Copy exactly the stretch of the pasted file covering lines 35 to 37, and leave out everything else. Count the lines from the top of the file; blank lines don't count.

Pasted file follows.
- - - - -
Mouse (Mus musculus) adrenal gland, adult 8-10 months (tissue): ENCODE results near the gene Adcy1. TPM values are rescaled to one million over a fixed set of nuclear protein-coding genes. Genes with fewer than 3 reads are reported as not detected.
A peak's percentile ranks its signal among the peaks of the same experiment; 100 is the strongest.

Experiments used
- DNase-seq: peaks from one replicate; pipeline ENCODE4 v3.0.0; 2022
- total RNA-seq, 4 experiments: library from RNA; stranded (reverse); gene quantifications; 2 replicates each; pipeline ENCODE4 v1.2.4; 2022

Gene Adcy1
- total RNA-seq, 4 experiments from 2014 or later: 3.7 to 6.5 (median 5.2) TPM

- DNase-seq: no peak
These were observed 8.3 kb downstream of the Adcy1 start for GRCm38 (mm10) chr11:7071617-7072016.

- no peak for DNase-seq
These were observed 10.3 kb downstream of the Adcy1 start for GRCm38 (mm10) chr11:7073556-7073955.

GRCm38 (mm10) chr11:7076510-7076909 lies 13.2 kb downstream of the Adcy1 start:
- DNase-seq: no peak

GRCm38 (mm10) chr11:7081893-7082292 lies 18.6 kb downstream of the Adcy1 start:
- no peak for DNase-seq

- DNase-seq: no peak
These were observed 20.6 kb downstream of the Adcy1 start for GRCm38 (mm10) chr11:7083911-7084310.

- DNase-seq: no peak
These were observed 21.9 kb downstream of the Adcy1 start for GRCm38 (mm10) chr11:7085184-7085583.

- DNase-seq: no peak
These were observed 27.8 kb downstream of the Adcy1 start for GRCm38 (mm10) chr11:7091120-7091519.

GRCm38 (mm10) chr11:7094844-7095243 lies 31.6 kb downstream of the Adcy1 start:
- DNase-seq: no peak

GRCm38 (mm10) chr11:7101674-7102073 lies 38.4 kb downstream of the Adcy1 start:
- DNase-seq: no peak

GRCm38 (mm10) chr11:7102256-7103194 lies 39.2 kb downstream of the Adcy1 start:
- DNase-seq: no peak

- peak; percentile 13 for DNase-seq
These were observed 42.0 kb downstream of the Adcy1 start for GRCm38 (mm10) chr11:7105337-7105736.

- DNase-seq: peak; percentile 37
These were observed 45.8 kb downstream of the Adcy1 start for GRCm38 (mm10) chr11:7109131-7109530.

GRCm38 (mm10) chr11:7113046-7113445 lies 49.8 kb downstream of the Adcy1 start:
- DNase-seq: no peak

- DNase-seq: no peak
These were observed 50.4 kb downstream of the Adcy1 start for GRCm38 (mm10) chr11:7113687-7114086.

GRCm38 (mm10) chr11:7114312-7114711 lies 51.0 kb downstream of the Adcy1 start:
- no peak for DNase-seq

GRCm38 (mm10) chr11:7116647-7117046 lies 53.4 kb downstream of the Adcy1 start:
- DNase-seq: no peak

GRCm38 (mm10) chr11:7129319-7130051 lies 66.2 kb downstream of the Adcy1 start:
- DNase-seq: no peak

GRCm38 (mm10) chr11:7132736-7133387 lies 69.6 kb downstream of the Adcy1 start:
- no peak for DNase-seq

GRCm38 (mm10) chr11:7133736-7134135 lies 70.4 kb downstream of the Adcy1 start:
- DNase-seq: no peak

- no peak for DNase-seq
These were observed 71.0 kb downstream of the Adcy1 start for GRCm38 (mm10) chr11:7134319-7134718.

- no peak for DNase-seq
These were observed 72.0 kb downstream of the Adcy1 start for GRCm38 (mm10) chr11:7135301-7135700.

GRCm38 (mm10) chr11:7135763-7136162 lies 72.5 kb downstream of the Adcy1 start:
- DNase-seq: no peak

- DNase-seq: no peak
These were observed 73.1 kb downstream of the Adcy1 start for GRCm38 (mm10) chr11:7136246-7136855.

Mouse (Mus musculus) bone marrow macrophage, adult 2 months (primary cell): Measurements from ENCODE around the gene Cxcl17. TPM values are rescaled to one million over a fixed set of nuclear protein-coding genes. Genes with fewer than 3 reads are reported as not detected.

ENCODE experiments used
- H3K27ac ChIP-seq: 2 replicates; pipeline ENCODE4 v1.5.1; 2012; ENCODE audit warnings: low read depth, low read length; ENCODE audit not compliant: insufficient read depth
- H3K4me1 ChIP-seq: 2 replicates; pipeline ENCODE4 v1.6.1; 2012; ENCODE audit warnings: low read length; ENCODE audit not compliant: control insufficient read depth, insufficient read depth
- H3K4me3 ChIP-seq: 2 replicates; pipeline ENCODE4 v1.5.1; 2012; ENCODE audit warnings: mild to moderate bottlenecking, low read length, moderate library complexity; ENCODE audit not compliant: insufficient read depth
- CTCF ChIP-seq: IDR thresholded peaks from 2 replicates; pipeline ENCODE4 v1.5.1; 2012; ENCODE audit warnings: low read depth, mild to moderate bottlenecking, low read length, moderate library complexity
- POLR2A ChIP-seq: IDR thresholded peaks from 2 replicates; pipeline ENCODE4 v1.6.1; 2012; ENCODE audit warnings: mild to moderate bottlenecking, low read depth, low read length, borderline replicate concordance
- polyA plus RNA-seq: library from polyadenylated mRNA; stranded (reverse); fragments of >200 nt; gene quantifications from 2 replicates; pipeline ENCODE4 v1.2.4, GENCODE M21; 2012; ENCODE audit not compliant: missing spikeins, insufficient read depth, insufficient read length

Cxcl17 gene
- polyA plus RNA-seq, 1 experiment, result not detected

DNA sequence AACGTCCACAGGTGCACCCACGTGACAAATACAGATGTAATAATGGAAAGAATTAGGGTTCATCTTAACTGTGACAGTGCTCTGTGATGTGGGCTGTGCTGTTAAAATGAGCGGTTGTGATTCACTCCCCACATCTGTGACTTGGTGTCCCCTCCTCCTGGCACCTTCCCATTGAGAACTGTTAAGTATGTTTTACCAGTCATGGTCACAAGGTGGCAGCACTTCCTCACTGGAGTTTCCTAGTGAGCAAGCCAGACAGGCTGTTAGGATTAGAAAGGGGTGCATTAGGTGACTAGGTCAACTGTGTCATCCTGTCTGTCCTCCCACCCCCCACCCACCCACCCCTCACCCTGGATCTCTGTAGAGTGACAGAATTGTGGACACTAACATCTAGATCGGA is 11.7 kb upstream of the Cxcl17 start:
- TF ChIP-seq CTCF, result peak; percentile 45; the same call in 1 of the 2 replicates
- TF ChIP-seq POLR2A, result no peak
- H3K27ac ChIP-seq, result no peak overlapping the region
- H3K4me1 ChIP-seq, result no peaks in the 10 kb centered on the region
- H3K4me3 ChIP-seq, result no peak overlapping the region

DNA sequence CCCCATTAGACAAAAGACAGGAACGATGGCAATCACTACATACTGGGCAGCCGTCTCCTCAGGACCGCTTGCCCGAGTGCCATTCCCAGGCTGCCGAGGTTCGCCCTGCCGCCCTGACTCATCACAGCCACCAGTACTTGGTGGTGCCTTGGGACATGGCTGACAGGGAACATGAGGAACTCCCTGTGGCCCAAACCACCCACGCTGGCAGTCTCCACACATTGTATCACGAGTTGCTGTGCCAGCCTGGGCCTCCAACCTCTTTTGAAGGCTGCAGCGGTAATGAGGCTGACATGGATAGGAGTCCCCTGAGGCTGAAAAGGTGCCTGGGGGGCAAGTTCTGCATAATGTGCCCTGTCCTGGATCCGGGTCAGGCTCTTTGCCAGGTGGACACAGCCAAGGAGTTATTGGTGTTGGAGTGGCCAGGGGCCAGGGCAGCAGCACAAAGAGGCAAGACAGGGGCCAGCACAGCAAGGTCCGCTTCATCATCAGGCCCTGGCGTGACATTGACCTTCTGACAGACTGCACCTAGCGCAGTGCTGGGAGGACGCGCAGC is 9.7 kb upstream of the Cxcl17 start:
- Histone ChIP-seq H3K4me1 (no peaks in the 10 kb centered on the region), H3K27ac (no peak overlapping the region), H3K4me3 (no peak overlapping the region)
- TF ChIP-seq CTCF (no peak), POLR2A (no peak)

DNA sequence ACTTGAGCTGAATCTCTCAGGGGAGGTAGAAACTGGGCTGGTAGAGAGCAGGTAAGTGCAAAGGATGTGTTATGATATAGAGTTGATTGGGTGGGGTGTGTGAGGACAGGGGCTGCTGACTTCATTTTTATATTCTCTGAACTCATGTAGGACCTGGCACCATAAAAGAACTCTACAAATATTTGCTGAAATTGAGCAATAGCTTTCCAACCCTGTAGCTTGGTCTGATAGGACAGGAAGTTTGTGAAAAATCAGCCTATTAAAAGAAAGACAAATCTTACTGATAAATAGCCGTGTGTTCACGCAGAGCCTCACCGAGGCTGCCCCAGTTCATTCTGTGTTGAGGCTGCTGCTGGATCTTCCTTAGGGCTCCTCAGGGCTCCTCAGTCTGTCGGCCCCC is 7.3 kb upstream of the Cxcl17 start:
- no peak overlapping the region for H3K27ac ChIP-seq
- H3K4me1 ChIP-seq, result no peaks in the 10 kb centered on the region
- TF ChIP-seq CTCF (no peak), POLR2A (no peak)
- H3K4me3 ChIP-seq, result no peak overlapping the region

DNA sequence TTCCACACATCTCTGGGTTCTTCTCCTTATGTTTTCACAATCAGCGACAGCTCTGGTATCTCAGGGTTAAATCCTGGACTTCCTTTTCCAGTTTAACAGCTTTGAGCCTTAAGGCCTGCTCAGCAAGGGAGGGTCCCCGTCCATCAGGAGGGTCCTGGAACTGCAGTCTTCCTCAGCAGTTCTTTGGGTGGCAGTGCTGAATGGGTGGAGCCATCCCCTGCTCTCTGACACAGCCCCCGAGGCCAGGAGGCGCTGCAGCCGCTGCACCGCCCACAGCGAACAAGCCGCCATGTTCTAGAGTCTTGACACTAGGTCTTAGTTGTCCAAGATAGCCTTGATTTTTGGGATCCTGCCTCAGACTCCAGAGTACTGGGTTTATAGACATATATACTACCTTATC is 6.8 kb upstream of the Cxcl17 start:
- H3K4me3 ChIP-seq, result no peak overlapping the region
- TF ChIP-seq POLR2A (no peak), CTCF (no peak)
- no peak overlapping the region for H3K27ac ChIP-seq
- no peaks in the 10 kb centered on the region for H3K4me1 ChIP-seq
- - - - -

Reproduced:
These were observed 50.4 kb downstream of the Adcy1 start for GRCm38 (mm10) chr11:7113687-7114086.

GRCm38 (mm10) chr11:7114312-7114711 lies 51.0 kb downstream of the Adcy1 start:
- no peak for DNase-seq